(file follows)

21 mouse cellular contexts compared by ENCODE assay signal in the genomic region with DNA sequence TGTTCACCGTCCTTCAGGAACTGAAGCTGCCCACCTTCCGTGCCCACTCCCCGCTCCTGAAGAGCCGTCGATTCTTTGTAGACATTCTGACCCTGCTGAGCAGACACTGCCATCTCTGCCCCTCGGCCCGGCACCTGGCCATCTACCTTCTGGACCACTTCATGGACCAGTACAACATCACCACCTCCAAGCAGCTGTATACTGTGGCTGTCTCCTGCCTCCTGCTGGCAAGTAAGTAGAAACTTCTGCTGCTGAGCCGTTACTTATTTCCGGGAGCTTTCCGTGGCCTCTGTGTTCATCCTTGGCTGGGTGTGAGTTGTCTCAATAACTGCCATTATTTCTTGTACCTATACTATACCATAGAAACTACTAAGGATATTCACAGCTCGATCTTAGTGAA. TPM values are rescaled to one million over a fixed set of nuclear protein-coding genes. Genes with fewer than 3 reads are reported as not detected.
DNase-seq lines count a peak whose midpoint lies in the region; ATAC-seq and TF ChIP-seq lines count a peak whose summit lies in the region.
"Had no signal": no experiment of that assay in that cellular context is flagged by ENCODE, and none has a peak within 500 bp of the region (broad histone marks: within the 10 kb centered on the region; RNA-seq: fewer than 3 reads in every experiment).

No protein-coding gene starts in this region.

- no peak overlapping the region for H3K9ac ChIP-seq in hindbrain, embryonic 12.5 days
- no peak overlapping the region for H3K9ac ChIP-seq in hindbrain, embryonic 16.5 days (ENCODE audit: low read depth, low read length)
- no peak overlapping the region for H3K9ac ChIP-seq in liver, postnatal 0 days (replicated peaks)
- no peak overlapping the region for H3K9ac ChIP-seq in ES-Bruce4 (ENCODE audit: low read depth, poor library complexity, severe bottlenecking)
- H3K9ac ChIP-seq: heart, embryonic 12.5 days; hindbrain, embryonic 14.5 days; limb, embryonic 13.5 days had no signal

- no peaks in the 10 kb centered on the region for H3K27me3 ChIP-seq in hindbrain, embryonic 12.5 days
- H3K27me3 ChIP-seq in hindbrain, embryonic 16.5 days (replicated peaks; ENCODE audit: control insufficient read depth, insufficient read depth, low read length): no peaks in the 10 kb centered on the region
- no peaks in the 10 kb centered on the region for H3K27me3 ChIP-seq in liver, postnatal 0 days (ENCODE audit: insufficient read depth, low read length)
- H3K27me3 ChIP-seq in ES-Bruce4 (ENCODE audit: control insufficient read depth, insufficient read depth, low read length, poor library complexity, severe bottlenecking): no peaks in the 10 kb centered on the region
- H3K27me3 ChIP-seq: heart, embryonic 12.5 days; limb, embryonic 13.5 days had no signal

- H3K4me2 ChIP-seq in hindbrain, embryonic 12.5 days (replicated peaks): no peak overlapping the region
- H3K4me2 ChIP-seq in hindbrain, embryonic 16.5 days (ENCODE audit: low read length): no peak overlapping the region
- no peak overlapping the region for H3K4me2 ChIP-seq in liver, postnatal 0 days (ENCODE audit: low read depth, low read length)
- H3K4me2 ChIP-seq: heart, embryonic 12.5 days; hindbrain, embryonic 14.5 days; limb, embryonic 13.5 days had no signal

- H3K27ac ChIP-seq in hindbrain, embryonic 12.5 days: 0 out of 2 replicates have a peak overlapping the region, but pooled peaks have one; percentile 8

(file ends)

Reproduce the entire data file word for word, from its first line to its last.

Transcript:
21 mouse cellular contexts compared by ENCODE assay signal in the genomic region with DNA sequence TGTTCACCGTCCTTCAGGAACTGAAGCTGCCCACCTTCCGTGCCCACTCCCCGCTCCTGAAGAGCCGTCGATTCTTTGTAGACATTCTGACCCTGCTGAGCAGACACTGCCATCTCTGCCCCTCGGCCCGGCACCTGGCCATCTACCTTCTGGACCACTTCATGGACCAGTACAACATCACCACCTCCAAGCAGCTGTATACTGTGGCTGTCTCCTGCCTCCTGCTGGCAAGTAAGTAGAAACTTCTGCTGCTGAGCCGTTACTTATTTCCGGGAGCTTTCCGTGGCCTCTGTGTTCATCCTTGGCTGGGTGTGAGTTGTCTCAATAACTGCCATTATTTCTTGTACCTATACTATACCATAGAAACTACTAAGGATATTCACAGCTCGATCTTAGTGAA. TPM values are rescaled to one million over a fixed set of nuclear protein-coding genes. Genes with fewer than 3 reads are reported as not detected.
DNase-seq lines count a peak whose midpoint lies in the region; ATAC-seq and TF ChIP-seq lines count a peak whose summit lies in the region.
"Had no signal": no experiment of that assay in that cellular context is flagged by ENCODE, and none has a peak within 500 bp of the region (broad histone marks: within the 10 kb centered on the region; RNA-seq: fewer than 3 reads in every experiment).

No protein-coding gene starts in this region.

- no peak overlapping the region for H3K9ac ChIP-seq in hindbrain, embryonic 12.5 days
- no peak overlapping the region for H3K9ac ChIP-seq in hindbrain, embryonic 16.5 days (ENCODE audit: low read depth, low read length)
- no peak overlapping the region for H3K9ac ChIP-seq in liver, postnatal 0 days (replicated peaks)
- no peak overlapping the region for H3K9ac ChIP-seq in ES-Bruce4 (ENCODE audit: low read depth, poor library complexity, severe bottlenecking)
- H3K9ac ChIP-seq: heart, embryonic 12.5 days; hindbrain, embryonic 14.5 days; limb, embryonic 13.5 days had no signal

- no peaks in the 10 kb centered on the region for H3K27me3 ChIP-seq in hindbrain, embryonic 12.5 days
- H3K27me3 ChIP-seq in hindbrain, embryonic 16.5 days (replicated peaks; ENCODE audit: control insufficient read depth, insufficient read depth, low read length): no peaks in the 10 kb centered on the region
- no peaks in the 10 kb centered on the region for H3K27me3 ChIP-seq in liver, postnatal 0 days (ENCODE audit: insufficient read depth, low read length)
- H3K27me3 ChIP-seq in ES-Bruce4 (ENCODE audit: control insufficient read depth, insufficient read depth, low read length, poor library complexity, severe bottlenecking): no peaks in the 10 kb centered on the region
- H3K27me3 ChIP-seq: heart, embryonic 12.5 days; limb, embryonic 13.5 days had no signal

- H3K4me2 ChIP-seq in hindbrain, embryonic 12.5 days (replicated peaks): no peak overlapping the region
- H3K4me2 ChIP-seq in hindbrain, embryonic 16.5 days (ENCODE audit: low read length): no peak overlapping the region
- no peak overlapping the region for H3K4me2 ChIP-seq in liver, postnatal 0 days (ENCODE audit: low read depth, low read length)
- H3K4me2 ChIP-seq: heart, embryonic 12.5 days; hindbrain, embryonic 14.5 days; limb, embryonic 13.5 days had no signal

- H3K27ac ChIP-seq in hindbrain, embryonic 12.5 days: 0 out of 2 replicates have a peak overlapping the region, but pooled peaks have one; percentile 8